• Significant time savings: HSE departments can spend more time on activities requiring their expertise.
  • More accurate and complete view of compliance requirements: all actionable language is detected so that conditions requiring action are not missed.
  • Augmented capabilities for HSE departments: HSE managers understand the breakdown of compliance documents and the extraction of conditions.
  • Reduced non-compliance risks: there is a lesser likelihood that regulatory obligations are missed because of human error.
  • Data integration: a company’s compliance data is immediately available within their HSE software and ready to be acted upon.
  • Easier permit management: the permit deconstruction process is streamlined because conditions are highlighted and reviewed by users. Also, the sources of permit-based compliance obligations are retained.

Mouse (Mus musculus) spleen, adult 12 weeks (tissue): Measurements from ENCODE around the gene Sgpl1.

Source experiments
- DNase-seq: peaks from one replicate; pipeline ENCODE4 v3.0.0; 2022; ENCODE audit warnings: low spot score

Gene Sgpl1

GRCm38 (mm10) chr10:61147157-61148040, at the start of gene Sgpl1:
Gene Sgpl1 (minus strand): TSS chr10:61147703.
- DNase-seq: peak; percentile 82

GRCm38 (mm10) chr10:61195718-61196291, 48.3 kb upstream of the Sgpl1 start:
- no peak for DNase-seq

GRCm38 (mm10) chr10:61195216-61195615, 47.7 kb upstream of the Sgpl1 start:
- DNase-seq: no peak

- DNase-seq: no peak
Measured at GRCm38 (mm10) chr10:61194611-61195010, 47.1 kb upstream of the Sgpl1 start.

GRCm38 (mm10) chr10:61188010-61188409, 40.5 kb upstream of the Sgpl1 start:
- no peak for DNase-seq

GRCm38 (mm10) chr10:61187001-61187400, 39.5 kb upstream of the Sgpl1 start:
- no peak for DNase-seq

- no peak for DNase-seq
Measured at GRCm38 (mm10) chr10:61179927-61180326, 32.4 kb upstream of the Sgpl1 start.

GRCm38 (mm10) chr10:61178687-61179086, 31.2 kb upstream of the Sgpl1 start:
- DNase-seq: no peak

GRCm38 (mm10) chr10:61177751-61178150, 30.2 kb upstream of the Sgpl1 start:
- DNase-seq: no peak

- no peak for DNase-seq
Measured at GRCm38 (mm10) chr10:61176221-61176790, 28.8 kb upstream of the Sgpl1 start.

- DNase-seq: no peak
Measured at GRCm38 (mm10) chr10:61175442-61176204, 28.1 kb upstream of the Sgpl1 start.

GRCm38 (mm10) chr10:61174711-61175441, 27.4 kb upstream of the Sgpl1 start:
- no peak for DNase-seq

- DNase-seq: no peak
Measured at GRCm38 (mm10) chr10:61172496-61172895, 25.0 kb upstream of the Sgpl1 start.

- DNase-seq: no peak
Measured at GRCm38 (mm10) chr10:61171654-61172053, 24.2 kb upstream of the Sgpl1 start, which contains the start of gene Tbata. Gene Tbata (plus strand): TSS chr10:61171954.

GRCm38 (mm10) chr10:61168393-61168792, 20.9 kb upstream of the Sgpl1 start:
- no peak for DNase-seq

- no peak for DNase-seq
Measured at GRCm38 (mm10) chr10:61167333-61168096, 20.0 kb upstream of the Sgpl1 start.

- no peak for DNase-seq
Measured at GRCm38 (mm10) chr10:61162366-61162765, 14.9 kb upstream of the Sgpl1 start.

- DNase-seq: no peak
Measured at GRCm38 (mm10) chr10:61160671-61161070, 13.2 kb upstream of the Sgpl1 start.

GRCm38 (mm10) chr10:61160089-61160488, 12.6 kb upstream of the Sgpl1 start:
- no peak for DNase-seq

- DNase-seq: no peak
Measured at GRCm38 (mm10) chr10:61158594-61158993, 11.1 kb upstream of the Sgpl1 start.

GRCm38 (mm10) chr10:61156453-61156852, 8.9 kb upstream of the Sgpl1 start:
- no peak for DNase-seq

Ultimately, AI makes the job of an HSE manager easier, without replacing their role. AI becomes a valuable tool to maintain compliance and improve the productivity of HSE departments, thus further enhancing the value that they bring to the rest of the organisation.

However, as with all emerging technologies, it is important to ensure any AI solutions are applied responsibly. The following should be considered:

  • Overall benefit to the community and whether AI is the appropriate solution for the challenge at hand.
  • The best AI solution will depend on the quality and relevance of the data being fed in and as such requires careful data management.
  • Any AI project must consider data privacy and security. Stakeholders must have confidence that AI projects have this as a primary consideration.
  • Data must be used safely and securely and with a level of transparency to engender trust in any AI project.
  • Decision-making should remain the responsibility of organisations and individuals.

Image credit: © B